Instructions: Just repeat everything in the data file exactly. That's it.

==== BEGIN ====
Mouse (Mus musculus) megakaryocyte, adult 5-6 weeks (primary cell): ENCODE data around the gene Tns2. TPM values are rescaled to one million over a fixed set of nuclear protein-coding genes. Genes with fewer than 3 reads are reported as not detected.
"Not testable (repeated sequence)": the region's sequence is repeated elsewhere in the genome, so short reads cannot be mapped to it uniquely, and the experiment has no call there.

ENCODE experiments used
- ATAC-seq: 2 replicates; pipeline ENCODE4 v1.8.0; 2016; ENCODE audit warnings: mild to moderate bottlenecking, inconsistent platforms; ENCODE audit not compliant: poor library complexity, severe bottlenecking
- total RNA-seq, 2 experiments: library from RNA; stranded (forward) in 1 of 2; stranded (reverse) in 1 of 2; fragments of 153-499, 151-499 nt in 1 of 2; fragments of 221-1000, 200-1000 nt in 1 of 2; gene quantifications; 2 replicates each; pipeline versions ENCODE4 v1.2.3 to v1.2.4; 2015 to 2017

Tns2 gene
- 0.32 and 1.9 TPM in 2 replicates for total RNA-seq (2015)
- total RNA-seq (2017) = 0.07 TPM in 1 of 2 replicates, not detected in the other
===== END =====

Mouse (Mus musculus) megakaryocyte, adult 5-6 weeks (primary cell): ENCODE data around the gene Tns2. TPM values are rescaled to one million over a fixed set of nuclear protein-coding genes. Genes with fewer than 3 reads are reported as not detected.
"Not testable (repeated sequence)": the region's sequence is repeated elsewhere in the genome, so short reads cannot be mapped to it uniquely, and the experiment has no call there.

ENCODE experiments used
- ATAC-seq: 2 replicates; pipeline ENCODE4 v1.8.0; 2016; ENCODE audit warnings: mild to moderate bottlenecking, inconsistent platforms; ENCODE audit not compliant: poor library complexity, severe bottlenecking
- total RNA-seq, 2 experiments: library from RNA; stranded (forward) in 1 of 2; stranded (reverse) in 1 of 2; fragments of 153-499, 151-499 nt in 1 of 2; fragments of 221-1000, 200-1000 nt in 1 of 2; gene quantifications; 2 replicates each; pipeline versions ENCODE4 v1.2.3 to v1.2.4; 2015 to 2017

Tns2 gene
- 0.32 and 1.9 TPM in 2 replicates for total RNA-seq (2015)
- total RNA-seq (2017) = 0.07 TPM in 1 of 2 replicates, not detected in the other